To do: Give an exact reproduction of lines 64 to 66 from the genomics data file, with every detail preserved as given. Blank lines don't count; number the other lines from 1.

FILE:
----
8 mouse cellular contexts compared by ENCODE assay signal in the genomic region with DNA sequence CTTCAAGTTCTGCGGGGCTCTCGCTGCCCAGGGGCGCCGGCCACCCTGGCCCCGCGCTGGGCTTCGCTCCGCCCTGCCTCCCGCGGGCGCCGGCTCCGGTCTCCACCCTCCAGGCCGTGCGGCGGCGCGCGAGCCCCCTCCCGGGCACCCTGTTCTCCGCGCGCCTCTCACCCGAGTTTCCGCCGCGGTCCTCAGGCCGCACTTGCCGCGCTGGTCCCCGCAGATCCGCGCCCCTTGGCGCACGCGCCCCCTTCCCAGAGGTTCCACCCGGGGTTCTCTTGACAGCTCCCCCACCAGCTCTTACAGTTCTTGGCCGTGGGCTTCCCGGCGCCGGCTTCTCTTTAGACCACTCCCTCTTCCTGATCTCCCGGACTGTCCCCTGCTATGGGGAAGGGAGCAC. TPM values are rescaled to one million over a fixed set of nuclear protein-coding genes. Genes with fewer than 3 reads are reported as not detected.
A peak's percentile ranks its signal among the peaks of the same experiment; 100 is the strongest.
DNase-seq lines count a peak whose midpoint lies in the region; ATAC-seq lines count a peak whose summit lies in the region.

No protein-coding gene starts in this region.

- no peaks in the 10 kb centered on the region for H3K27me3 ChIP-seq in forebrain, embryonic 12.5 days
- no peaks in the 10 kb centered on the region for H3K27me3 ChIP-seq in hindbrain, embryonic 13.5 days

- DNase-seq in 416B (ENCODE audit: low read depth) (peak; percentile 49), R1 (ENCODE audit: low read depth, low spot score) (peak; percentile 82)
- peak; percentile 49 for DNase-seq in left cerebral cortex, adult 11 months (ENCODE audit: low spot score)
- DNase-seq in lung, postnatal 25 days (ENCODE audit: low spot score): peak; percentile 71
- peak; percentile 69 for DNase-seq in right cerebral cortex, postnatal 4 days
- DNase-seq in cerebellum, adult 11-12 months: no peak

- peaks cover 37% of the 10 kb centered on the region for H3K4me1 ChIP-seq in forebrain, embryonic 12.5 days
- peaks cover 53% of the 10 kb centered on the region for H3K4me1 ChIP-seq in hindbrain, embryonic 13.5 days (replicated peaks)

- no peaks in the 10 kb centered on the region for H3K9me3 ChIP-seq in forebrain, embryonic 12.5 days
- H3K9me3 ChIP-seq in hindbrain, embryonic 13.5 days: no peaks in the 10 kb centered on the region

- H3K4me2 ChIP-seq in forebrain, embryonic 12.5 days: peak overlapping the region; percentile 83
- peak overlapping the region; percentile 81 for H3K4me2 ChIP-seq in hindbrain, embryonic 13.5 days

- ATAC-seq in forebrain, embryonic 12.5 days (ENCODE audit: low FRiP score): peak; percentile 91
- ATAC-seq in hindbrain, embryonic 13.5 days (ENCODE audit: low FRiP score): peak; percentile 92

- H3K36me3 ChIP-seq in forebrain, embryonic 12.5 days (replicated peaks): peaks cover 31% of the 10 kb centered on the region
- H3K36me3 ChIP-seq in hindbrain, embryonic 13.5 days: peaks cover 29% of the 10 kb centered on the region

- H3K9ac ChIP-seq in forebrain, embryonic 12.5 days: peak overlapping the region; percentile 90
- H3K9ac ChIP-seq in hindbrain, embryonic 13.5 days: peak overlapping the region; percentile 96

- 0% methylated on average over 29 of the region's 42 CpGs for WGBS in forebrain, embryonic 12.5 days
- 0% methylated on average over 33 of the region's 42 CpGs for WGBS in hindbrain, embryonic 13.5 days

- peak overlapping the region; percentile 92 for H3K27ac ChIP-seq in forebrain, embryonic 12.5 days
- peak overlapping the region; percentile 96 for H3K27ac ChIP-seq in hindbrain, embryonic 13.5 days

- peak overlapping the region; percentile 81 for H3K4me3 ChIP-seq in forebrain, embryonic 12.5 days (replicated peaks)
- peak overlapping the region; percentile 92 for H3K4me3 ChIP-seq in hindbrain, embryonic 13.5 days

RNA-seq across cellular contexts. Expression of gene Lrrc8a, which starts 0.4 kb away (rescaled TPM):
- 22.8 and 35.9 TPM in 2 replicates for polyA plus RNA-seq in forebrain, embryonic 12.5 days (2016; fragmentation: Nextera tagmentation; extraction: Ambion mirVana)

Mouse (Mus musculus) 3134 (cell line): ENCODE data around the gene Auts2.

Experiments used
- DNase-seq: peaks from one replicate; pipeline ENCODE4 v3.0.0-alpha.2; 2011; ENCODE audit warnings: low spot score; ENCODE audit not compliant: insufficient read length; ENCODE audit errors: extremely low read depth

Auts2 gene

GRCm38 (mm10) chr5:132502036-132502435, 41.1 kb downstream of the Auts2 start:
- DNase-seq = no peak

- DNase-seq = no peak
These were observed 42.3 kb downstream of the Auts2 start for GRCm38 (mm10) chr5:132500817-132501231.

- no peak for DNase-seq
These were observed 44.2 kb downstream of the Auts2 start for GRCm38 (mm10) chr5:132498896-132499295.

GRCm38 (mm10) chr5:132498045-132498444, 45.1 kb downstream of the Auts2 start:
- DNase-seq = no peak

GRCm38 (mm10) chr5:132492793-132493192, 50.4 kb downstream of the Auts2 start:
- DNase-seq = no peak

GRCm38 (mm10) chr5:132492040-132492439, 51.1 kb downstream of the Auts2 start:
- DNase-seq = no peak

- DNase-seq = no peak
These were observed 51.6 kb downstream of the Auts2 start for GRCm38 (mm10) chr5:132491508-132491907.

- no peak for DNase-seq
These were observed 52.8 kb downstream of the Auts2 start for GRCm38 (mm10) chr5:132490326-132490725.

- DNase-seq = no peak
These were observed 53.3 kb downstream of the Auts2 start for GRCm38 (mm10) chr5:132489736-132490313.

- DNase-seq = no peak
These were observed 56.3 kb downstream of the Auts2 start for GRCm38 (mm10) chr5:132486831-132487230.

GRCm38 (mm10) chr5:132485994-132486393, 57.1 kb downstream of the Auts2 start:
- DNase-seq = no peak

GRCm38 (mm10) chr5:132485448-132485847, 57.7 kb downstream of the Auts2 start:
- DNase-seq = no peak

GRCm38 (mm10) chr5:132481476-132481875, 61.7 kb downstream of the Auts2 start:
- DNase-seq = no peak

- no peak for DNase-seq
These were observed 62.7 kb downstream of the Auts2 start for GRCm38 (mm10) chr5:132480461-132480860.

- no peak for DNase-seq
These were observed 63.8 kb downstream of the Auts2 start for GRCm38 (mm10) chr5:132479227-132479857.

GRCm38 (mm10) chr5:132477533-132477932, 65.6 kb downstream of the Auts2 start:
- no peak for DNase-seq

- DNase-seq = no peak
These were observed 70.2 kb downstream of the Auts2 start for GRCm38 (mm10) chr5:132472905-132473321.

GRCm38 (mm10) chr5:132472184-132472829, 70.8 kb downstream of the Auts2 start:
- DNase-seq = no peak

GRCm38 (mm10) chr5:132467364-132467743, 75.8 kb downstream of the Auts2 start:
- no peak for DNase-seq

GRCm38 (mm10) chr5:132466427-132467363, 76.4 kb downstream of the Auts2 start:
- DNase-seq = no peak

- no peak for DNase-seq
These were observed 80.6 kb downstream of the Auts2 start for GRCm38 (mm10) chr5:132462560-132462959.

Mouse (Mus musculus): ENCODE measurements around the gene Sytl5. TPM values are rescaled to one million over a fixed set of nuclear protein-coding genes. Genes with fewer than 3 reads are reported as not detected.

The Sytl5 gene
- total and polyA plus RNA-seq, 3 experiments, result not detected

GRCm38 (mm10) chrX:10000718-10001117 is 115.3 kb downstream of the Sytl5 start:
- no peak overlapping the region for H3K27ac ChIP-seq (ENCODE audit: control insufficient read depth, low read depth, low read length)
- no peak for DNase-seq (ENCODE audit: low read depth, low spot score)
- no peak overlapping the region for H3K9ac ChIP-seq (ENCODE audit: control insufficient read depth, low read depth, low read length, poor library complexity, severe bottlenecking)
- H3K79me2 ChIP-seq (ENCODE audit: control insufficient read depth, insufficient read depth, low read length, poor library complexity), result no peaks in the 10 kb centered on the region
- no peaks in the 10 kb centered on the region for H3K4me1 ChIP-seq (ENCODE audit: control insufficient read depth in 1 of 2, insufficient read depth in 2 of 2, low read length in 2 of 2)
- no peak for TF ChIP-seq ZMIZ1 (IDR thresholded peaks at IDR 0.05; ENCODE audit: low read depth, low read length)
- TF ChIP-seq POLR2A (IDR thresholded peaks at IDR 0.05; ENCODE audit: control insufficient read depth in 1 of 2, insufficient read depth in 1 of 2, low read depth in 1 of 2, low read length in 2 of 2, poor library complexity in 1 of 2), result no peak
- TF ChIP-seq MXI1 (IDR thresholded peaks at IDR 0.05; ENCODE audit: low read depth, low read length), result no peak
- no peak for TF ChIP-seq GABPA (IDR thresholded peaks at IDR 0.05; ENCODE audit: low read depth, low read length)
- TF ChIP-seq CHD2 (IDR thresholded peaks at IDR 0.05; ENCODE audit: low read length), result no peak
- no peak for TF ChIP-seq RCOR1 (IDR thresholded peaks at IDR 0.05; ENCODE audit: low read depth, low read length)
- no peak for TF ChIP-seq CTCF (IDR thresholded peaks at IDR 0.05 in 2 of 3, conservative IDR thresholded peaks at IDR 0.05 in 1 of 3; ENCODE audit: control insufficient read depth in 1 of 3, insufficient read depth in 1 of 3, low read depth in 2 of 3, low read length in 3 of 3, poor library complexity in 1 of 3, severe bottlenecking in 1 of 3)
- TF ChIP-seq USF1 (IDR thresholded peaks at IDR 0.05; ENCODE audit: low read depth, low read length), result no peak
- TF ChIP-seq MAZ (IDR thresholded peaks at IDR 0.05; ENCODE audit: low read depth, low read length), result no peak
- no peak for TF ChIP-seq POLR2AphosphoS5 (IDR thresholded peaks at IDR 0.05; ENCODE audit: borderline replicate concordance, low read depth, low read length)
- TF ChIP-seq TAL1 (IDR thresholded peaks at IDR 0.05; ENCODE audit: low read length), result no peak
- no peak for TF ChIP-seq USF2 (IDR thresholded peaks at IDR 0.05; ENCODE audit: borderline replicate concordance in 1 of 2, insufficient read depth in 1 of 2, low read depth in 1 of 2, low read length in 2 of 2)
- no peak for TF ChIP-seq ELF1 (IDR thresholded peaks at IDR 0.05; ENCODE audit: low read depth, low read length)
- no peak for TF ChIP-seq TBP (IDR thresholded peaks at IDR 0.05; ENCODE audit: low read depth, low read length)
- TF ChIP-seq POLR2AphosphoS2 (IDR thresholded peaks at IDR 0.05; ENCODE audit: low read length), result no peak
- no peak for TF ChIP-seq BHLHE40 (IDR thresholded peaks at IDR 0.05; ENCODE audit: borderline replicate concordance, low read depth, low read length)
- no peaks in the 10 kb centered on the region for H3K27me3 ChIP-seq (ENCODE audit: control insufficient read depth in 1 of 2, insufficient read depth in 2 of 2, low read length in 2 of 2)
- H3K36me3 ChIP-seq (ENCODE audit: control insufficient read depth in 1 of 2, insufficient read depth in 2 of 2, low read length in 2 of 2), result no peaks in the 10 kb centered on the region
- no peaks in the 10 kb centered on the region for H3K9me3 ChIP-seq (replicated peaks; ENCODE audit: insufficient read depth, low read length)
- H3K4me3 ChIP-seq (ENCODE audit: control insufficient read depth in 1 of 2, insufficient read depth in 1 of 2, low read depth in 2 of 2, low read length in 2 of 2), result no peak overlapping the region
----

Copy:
- no peak for DNase-seq
These were observed 63.8 kb downstream of the Auts2 start for GRCm38 (mm10) chr5:132479227-132479857.

GRCm38 (mm10) chr5:132477533-132477932, 65.6 kb downstream of the Auts2 start: